In this age of instant communications, when participants and observers can tweet simultaneous reports of momentous events to followers around the world, it can be difficult to realize how long it took to spread word of the newly-signed Declaration of Independence. The members of the second Continental Congress approved the final wording of the Declaration on 4 July 1776, but many historians now believe that it wasn't completely signed by all the members until August.
The first reading to the public was in Philadelphia on July 8. Printed copies of the Declaration were sent as swiftly as possible to all the colonies, where they were read out loud as well as reprinted in local newspapers. But the colonies were spread far apart and roads were bad or often non-existent, and many colonists didn't learn the important news for weeks or even months. The British king and government from whom independence was declared had to wait even longer. Even the speediest of trans-Atlantic voyages took weeks in the 18th c., and it wasn't until mid-August that ordinary Londoners could read the Declaration for themselves in English newspapers.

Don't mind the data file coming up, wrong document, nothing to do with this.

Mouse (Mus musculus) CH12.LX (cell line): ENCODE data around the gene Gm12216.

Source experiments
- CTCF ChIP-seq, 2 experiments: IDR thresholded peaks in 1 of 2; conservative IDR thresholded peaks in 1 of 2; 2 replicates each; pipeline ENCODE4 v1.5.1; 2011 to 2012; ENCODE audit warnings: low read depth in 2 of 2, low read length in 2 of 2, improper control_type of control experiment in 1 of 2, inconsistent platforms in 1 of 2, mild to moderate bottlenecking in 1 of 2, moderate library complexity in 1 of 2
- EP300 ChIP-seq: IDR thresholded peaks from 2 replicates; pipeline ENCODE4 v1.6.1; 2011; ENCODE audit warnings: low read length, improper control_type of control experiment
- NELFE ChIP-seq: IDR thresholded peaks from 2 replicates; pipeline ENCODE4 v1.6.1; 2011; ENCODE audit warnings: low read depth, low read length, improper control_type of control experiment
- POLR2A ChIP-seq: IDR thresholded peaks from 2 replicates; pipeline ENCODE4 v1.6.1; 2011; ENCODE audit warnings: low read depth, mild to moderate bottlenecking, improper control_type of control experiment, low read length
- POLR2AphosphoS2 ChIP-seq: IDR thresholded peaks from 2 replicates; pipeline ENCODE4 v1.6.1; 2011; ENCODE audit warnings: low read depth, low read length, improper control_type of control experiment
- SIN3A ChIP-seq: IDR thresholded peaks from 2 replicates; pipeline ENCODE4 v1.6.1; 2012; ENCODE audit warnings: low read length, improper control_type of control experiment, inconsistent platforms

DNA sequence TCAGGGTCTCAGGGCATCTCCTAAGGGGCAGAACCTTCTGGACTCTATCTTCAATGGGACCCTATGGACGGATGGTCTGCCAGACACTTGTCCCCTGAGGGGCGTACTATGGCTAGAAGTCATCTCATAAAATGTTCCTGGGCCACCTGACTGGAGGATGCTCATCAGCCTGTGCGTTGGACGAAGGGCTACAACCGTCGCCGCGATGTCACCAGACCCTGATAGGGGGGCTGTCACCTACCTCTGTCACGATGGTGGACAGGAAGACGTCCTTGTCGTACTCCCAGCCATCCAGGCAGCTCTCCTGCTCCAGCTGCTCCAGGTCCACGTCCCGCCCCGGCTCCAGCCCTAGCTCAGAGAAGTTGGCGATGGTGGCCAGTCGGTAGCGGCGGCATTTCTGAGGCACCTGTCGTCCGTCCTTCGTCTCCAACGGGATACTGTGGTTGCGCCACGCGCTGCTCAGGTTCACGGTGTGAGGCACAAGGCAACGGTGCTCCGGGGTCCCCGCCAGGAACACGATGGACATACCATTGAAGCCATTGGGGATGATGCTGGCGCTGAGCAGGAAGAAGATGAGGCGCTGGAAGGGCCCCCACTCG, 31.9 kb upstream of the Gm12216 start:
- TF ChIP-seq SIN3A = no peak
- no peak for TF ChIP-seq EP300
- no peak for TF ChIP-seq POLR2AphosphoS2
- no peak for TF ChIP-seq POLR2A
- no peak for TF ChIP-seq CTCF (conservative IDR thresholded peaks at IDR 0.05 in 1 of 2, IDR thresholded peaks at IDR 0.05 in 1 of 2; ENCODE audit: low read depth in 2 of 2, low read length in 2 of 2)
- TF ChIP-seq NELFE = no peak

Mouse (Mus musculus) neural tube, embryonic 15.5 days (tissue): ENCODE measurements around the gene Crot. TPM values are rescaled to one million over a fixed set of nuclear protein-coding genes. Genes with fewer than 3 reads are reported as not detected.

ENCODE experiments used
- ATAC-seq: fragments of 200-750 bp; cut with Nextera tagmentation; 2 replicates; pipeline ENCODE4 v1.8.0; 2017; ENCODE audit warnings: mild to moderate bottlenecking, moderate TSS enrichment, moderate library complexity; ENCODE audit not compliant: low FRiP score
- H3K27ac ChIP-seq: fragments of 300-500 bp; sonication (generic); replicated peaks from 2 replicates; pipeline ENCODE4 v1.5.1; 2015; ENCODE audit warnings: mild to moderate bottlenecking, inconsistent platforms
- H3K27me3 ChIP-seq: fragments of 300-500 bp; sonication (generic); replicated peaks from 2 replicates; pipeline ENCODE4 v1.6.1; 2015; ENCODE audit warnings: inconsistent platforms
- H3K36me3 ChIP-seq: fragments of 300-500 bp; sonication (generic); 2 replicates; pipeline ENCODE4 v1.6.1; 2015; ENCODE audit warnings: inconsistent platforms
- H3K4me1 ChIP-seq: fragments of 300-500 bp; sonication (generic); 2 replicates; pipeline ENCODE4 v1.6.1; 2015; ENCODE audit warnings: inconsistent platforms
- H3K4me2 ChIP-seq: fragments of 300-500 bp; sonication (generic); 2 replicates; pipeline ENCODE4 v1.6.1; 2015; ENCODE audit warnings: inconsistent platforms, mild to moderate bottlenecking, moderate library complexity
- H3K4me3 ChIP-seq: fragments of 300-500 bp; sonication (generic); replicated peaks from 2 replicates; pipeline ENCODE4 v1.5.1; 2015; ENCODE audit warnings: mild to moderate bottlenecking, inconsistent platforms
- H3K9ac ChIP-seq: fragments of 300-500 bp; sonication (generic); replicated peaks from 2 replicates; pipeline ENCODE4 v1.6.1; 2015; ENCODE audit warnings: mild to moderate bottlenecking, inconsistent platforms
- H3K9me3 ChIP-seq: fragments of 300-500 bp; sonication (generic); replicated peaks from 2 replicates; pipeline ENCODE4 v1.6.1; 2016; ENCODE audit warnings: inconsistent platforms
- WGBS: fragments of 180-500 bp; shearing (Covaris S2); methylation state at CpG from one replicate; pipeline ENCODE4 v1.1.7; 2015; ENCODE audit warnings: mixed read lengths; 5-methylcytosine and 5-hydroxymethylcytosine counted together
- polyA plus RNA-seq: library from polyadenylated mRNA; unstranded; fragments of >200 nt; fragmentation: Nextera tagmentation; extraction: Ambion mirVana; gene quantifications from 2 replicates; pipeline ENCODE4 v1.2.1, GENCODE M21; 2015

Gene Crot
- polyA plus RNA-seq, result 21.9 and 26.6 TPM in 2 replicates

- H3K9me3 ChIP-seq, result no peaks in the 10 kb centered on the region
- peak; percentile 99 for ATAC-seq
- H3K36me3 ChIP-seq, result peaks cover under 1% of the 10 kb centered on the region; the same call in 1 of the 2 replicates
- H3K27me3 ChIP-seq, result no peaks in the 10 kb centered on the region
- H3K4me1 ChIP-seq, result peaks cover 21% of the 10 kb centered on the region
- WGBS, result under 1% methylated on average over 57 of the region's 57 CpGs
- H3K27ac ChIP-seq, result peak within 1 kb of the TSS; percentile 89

Abigail Adams (last seen on our blog here) learned the news in a letter written by her husband John Adams on 3 July 1776. While in the excerpt below, John correctly predicted that the signing would be forever celebrated by the new country, Abigail must have had at least a few misgivings as she read John's letter. In those early days of rebellion, all the men who signed the declaration were considered traitors by the King of England. There was now a reward offered for her husband's capture, and with his signature, he had pledged his life, his family's welfare, and his fortune for the sake of independence and freedom: a very high price, indeed.
The second day of July, 1776, will be the most memorable epoch in the history of America. I am apt to believe that it will be celebrated by succeeding generations as the great anniversary festival. It ought to be commemorated as a the day of deliverance, by solemn acts of devotion to God Almighty. It ought to be solemnized with pomp and parade, with shows, games, sports, guns, bells, bonfires, and illuminations, from one end of this continent to the other, from this time forward forever more.
Left: Declaration of Independence, 1776
Right: Drummer Boys in Revolutionary War-era Uniforms, Colonial Williamsburg, photo copyright Susan Holloway Scott